The future of driving could be completely unrecognisable

The future of driving could be completely unrecognisable

26 Jun

By Gwyn Fennell

With the advancements in technology and the evolution of transport over the last century, car manufacturers and suppliers to the automotive industry have had to continually adapt to keep pace. Such has been the case for Continental. Starting out as a rubber manufacturing company in 1871, today they’re renowned throughout the world for their award winning premium tyres. Nobody offers drivers better grip on wet or dry roads, in all seasons. Just ask Auto Express.

When Continental first started, the automotive revolution had not yet begun, though it was close. In 2019, they continue to be one of the most advanced rubber manufacturers in the world, but have now expanded to become a automotive technology company that also provides car makers with solutions for powertrains, chassis and safety, interiors, and other software/technologies.

Continental have continually developed and evolved, and evolution is the challenge that all car manufacturers are facing as we head into the coming decades. Why? Because the world is asking what a car could – or should – be.

Our relationship with the car is set to change

With the fast progression of automation in the automotive sector, there are questions about the future role people will have in cars. With semi-autonomous technology already available in many modern cars – and with little driver involvement necessary – our vehicles can already automatically change lanes, speed up and slow down, and self-park without our involvement.

Breakthroughs in computing, sensors and processing have redefined the capabilities of the car. In twenty years time, will we find ourselves simply supervising the AI that does the driving for us, in autonomous vehicles? There are many who think so, and are already preparing for such a future.

If this proves to be the case, should cars become completely different environments for their occupants? Should they look more like a living space than a typical car interior, offering high levels of comfort with advanced connectivity and infotainment systems? It seems only right, since if we don’t have to spend the journey time concentrating on the task of driving, surely it could be put to better use?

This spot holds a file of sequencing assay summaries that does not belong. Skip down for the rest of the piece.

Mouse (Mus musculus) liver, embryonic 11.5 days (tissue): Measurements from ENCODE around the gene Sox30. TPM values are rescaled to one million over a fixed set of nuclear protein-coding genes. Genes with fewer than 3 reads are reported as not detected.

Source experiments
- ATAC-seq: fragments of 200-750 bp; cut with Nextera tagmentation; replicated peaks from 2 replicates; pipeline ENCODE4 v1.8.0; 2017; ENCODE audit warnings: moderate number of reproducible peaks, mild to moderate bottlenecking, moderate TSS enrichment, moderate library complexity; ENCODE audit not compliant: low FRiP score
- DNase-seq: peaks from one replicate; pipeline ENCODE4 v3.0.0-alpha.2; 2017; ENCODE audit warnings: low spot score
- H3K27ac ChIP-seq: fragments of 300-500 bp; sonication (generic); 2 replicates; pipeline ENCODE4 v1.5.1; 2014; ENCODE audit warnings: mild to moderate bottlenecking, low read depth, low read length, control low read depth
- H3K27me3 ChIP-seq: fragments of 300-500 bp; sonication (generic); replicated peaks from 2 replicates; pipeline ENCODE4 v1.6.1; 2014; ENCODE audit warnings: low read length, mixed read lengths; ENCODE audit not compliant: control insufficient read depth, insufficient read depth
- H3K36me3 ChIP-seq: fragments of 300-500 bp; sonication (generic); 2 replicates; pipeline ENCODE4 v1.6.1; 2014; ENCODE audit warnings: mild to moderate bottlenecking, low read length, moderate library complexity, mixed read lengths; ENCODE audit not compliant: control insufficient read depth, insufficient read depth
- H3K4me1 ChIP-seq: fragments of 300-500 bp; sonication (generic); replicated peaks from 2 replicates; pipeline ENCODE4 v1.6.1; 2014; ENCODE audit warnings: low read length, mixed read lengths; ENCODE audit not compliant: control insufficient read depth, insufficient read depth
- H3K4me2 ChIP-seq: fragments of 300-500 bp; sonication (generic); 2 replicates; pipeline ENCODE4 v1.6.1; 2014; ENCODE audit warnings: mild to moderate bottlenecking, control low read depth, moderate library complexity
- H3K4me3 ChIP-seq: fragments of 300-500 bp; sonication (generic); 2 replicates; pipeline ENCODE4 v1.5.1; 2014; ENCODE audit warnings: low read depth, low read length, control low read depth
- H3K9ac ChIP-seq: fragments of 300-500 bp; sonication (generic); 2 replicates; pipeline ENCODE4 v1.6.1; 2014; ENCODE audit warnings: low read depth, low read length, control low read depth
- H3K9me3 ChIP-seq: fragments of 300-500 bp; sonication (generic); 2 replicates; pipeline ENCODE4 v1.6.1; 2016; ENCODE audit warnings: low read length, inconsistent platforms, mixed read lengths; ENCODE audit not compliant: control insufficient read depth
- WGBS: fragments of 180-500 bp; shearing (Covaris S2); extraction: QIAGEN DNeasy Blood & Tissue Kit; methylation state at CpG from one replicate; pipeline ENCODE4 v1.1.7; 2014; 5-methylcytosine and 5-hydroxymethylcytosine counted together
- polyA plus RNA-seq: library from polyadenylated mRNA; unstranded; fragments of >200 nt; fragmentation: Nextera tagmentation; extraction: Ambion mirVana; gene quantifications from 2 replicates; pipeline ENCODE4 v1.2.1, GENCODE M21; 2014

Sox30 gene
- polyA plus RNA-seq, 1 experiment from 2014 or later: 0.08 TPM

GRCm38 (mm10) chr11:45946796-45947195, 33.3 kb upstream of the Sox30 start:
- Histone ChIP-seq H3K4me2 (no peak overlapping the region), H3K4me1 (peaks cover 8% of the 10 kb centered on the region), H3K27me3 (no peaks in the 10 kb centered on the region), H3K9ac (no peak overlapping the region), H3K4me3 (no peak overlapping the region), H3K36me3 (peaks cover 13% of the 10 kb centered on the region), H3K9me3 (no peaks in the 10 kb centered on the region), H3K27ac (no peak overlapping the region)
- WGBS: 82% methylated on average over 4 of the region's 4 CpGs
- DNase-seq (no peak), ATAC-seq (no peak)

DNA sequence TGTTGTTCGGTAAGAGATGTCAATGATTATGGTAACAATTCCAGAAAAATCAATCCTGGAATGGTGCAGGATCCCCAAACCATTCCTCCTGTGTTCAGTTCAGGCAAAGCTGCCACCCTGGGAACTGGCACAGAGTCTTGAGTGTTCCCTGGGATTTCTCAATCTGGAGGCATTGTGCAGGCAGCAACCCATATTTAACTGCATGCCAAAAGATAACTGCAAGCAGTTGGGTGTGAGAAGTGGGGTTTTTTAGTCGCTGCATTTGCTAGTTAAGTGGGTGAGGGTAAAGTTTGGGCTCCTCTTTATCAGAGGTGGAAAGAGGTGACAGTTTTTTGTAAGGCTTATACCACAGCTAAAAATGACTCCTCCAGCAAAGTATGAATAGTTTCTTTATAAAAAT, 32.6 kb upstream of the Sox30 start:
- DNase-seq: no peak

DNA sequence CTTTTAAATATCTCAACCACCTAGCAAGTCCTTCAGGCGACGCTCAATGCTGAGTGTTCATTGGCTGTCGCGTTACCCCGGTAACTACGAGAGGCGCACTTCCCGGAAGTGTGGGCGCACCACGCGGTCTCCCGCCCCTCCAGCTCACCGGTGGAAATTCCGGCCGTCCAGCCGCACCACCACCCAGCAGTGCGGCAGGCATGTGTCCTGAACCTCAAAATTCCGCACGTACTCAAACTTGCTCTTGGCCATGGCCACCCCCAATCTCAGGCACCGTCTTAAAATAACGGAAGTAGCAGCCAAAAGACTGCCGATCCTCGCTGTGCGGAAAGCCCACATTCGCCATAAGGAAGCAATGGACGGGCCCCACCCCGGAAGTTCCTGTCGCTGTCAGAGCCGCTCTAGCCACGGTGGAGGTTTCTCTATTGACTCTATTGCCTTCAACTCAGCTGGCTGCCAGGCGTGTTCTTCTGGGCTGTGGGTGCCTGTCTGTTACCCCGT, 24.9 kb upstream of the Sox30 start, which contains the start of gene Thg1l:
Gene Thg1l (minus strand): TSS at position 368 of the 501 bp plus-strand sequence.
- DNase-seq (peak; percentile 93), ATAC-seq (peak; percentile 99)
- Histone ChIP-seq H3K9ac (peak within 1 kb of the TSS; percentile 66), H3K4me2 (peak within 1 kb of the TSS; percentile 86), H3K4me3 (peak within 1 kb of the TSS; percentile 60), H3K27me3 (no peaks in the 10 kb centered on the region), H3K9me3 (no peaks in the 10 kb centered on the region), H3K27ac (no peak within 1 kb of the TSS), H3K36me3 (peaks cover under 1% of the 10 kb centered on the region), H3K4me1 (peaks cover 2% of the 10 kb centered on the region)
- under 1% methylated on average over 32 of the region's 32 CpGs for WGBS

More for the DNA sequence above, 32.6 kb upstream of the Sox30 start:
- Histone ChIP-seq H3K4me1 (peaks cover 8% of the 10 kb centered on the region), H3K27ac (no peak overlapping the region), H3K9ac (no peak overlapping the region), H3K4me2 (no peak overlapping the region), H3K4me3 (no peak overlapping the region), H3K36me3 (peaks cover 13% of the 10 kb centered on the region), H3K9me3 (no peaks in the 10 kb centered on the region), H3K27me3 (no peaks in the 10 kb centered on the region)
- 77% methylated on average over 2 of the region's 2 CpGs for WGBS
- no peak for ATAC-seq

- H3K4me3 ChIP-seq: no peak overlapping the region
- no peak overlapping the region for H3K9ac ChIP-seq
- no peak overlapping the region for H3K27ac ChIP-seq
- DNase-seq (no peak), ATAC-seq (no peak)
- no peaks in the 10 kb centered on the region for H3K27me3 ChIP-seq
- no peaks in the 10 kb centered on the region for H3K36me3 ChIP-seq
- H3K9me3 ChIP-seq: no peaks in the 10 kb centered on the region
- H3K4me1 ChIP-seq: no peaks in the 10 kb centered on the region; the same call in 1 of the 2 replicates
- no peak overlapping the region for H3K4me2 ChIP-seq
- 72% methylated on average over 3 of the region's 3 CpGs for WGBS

An emissions-free future is essential

Currently, consumers and manufacturers alike bestride the gap between traditional combustion engines, and their electric alternatives. Car makers are working tirelessly to try and ensure that the vehicles they introduce over the next few years are optimised to swap fire for electricity. And governments around the world have promised deadlines to end the sale of cars with combustion engines.

If this comes to pass, will car marques – famous around the globe for their thrilling engines and driver engagement – be able stay relevant in an electrified world? The jury is still out. To support the predicted flood of electric cars to be driven on the UK’s roads over the next few decades, charging points are being built across the country; and some people are having smaller chargers installed at their places of work, and at home. We may even see hydrogen fuel cell vehicles enjoy a larger share of the market.

Prepared for change

With so many possible automotive outcomes to consider, car manufacturers are likely be showcasing some pretty exotic concept vehicles in the not so distant future. What a car should and could be is currently up for grabs, and being considered by designers and engineers everywhere. Continental is helping drive this conversation. They’re prepared for any eventuality, thanks to the the extensive research, development and diversity of its engineering and manufacturing portfolio.

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Gwyn Fennell
Gwyn has been in the motor industry for over 35 years with experience in vehicle design, electrics, engine management, geometry and of course tyres. Continental has been Gwyn’s home for the past 15 years, where he has become a qualified trainer and examiner to both IMI and NTDA standards and now working towards the IQA qualification. Gwyn’s job has evolved and expanded in recent times and a more accurate but less pleasing to read title would be Technical Customer Service & ContiAcademy Training Centre Manager. It’s no surprise that Gwyn has excellent knowledge from the tyres up so when any technical questions come his way you know he’ll be providing the best advice possible.
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